Turns out that the seminal Mintzberg’s Managing (as here), has an updated version in the almost off-hand remark by David Gelernter (in this) that we should have been dealing with an “‘organization engineer’ (otherwise known as a ‘manager’)” (p.75) all along, with a focus on the ‘uncoupling’ of the manifold different (sic) tasks to be completed to be doled out to the (relative) specialists in the department. Freeing the latter of switching (time) costs and effectiveness losses, along with freeing them of concurrency resolution.
Which indeed deserves a HT for putting it so clearly: The manager uncouples, doles out, and then awaits the results to be consolidated whilst catering to the external-defense and facilitation needs of the department staff.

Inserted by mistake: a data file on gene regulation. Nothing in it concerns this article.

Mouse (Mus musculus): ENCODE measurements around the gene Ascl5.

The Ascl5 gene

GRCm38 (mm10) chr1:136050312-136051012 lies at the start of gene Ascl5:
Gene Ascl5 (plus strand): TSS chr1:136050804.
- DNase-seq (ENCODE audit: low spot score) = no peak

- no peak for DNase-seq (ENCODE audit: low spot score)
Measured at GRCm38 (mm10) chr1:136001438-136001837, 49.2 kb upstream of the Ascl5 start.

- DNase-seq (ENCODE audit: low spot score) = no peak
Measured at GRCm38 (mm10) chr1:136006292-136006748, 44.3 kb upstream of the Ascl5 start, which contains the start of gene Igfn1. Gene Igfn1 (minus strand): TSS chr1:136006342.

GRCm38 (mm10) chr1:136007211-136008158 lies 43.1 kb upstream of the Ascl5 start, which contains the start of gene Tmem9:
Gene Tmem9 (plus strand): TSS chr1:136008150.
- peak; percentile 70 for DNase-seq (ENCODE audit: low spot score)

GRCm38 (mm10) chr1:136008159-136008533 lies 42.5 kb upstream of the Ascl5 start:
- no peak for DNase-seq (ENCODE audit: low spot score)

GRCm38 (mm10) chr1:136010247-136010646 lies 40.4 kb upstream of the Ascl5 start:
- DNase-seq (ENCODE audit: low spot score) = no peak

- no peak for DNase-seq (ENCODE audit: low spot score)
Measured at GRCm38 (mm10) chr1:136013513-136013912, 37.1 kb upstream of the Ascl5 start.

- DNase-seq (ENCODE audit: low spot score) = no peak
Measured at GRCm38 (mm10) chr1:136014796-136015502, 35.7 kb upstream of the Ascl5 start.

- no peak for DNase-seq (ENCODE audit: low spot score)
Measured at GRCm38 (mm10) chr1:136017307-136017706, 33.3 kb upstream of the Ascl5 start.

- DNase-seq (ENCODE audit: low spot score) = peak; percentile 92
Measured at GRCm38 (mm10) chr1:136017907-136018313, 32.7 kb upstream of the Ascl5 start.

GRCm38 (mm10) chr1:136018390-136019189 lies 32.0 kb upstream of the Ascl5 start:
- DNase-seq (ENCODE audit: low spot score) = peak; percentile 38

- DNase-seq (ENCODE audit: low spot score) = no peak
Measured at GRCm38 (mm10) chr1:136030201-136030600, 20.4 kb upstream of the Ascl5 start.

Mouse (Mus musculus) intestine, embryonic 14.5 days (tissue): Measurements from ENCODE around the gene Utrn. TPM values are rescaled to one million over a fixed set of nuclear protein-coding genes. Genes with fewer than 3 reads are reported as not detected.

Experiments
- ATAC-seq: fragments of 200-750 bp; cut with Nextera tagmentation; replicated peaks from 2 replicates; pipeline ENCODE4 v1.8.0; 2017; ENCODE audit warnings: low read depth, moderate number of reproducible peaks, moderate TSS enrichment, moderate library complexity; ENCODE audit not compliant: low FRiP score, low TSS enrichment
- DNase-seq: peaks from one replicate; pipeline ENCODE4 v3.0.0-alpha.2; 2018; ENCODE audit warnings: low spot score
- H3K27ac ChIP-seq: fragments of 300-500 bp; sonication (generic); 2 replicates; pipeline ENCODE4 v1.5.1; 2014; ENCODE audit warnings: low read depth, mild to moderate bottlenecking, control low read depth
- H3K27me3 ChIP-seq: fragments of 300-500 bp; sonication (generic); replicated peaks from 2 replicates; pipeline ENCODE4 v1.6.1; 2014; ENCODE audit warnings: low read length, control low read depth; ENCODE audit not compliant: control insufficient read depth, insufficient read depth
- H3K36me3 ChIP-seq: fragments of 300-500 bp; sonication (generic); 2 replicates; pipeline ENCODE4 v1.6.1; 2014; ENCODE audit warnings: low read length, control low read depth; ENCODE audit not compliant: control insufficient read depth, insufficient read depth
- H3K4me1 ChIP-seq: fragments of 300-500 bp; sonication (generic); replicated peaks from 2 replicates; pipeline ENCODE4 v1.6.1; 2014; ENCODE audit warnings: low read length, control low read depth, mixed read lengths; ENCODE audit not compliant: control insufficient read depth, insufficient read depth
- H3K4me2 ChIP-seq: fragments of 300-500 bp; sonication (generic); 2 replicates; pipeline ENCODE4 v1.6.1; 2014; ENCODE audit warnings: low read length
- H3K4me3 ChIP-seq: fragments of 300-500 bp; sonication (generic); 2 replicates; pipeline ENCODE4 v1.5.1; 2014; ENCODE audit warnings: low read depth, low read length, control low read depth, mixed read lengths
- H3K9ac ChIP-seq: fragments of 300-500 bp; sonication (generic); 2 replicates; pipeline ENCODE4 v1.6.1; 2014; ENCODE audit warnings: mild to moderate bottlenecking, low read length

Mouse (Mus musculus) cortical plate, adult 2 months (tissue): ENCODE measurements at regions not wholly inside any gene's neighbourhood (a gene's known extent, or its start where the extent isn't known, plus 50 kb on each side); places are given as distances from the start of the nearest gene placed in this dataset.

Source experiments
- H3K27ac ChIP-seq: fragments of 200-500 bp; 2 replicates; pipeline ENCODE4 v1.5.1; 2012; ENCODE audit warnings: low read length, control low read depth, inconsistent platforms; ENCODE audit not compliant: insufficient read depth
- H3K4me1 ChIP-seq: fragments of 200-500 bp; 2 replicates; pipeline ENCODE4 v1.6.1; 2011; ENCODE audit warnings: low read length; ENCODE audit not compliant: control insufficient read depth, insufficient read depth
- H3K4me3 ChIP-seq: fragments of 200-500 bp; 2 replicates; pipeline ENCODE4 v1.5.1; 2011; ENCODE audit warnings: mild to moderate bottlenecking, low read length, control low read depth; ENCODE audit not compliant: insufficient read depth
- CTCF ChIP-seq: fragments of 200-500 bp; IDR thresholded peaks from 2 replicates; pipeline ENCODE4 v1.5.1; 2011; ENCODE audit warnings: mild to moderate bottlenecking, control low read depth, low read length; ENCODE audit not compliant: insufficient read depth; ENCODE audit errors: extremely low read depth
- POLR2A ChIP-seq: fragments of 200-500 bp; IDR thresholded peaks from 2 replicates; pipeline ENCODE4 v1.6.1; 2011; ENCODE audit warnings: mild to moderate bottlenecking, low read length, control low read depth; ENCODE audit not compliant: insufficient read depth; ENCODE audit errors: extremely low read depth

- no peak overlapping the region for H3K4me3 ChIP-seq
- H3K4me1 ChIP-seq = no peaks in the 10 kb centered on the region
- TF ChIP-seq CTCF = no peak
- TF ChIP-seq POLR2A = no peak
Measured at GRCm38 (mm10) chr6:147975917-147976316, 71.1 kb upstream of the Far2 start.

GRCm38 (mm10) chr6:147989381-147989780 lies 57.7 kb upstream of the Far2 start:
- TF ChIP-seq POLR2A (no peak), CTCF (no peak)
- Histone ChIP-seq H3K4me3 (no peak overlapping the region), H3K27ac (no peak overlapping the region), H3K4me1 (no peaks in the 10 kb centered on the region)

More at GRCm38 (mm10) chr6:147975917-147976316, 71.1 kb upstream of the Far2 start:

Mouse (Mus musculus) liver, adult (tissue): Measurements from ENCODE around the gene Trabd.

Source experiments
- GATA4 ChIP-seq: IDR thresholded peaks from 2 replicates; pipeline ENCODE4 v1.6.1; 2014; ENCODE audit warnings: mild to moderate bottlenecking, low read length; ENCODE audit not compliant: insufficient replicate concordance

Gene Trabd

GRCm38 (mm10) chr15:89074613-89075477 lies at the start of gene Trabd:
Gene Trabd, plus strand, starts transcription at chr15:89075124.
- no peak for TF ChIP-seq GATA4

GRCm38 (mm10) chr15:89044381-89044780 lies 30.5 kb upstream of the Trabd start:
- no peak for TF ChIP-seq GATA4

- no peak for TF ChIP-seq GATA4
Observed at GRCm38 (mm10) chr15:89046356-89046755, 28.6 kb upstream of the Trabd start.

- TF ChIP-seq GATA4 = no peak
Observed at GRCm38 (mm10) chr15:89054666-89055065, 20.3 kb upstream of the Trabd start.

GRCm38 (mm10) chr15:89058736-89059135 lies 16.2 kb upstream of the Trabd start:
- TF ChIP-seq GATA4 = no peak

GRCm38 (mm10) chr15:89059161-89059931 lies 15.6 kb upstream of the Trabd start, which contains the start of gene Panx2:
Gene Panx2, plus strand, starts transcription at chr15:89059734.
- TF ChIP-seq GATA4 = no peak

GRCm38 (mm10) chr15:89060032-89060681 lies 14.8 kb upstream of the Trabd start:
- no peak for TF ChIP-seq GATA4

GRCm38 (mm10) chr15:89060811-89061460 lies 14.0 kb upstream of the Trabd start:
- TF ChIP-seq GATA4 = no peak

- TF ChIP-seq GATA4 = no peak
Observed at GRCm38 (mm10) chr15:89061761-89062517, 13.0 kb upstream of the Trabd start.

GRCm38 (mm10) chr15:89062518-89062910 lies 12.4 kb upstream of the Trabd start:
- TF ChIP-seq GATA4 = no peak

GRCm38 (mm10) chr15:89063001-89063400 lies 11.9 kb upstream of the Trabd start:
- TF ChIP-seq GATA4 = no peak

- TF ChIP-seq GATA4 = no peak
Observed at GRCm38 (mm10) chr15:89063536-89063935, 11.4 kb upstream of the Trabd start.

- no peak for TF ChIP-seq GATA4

Which is also key to understanding that yes managers need to have the best of insights into what the total-tasks and subtasks entail. Hence no more generic-managers over specialist knowledge workers, but task-dedicated super-insight managers. Remunerated for their superior results, not for their babble and chair-stickiness.
Let’s keep it cheerful, for once, for the coming two days and beyond. And:
[Once, a world trade center: Edam]